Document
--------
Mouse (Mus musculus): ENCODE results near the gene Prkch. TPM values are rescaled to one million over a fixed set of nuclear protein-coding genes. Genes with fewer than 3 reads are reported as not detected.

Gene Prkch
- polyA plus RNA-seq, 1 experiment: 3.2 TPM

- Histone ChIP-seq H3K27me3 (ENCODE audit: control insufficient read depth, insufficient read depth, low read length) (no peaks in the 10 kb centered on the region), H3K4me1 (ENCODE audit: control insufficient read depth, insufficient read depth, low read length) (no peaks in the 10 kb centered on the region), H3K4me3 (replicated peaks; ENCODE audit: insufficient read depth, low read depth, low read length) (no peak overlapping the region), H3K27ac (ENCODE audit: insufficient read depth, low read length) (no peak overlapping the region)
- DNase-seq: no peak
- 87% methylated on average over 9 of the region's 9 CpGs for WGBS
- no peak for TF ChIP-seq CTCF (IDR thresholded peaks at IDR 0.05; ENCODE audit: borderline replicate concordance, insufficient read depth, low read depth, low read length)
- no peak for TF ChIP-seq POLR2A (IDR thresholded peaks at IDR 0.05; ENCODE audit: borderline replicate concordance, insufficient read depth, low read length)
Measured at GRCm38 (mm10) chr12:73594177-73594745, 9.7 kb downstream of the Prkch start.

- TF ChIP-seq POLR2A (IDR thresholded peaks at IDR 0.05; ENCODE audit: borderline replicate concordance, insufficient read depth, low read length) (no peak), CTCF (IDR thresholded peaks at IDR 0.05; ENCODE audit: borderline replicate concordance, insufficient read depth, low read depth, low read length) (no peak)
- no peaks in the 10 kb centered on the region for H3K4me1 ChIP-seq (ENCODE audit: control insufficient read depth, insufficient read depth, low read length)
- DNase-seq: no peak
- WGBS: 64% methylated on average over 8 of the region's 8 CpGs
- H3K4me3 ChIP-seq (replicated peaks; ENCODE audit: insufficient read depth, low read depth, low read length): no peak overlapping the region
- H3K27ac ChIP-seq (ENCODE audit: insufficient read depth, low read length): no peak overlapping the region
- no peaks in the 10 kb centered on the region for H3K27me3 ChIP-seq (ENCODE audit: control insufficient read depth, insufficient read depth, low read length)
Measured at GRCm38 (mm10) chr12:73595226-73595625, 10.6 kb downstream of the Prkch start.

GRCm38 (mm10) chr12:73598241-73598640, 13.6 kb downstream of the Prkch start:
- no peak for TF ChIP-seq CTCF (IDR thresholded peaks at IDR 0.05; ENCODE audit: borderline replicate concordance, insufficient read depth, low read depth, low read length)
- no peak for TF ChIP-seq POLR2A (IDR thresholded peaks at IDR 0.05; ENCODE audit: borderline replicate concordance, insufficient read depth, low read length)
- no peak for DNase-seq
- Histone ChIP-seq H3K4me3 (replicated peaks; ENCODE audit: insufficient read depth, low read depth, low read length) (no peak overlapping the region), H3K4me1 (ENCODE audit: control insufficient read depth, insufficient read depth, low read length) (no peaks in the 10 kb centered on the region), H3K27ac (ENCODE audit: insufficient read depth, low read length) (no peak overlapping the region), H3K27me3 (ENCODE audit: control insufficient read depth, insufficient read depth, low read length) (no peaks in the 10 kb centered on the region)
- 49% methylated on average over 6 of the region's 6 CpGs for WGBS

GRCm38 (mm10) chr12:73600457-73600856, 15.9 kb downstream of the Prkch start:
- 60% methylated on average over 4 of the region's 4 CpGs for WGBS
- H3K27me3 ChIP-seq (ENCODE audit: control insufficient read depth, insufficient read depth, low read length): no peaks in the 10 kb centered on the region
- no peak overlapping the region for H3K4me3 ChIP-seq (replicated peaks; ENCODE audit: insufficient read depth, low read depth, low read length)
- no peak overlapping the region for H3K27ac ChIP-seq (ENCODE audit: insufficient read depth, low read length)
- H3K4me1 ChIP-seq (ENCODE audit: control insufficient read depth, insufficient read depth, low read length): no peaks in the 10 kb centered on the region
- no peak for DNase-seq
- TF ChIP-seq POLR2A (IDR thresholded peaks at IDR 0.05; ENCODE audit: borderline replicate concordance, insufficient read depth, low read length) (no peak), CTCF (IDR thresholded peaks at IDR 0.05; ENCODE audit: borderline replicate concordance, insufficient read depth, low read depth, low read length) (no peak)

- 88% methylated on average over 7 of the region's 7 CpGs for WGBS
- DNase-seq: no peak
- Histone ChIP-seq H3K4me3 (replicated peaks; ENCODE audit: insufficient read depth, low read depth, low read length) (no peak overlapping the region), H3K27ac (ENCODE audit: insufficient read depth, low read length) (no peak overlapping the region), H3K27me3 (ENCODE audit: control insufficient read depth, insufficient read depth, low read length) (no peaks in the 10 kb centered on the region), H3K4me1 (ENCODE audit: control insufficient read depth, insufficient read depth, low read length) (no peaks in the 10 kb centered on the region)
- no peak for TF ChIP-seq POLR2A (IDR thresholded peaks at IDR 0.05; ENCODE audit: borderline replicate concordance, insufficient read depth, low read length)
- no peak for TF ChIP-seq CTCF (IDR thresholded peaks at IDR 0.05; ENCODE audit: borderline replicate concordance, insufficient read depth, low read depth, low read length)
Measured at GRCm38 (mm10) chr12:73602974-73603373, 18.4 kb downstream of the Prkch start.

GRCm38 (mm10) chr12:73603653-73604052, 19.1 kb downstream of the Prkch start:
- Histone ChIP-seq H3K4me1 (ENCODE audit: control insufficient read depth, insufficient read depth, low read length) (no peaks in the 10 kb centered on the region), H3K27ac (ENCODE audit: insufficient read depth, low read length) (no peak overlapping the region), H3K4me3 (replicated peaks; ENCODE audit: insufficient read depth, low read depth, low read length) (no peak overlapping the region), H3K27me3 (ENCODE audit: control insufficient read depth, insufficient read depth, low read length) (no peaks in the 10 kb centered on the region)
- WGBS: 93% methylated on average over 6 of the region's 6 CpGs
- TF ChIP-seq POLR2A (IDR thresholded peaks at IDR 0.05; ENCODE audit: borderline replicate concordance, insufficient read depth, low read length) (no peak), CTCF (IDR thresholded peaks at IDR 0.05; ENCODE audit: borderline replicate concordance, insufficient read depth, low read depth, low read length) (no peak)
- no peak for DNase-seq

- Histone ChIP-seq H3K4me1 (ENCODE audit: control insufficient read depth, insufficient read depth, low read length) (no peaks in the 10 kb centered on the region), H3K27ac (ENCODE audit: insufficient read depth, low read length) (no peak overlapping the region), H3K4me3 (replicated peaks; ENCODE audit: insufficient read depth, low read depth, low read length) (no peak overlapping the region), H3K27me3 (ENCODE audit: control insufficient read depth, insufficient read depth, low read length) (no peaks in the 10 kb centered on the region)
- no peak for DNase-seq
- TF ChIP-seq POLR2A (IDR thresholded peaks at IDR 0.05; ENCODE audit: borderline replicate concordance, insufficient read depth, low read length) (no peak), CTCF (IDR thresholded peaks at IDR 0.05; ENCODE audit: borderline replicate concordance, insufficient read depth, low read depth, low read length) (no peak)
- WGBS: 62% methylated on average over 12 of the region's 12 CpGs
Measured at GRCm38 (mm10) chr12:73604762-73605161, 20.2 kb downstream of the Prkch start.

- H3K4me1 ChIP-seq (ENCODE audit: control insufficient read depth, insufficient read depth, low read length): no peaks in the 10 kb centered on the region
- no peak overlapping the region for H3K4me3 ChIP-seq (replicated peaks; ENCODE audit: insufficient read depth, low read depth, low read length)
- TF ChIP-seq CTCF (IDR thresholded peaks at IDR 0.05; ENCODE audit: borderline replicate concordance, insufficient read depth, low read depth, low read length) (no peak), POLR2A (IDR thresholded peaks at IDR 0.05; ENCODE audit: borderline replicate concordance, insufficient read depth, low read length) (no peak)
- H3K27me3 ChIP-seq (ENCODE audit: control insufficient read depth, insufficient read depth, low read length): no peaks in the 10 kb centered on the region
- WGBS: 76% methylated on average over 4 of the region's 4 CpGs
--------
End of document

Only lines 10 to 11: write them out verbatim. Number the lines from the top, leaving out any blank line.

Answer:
- TF ChIP-seq POLR2A (IDR thresholded peaks at IDR 0.05; ENCODE audit: borderline replicate concordance, insufficient read depth, low read length) (no peak), CTCF (IDR thresholded peaks at IDR 0.05; ENCODE audit: borderline replicate concordance, insufficient read depth, low read depth, low read length) (no peak)
- no peaks in the 10 kb centered on the region for H3K4me1 ChIP-seq (ENCODE audit: control insufficient read depth, insufficient read depth, low read length)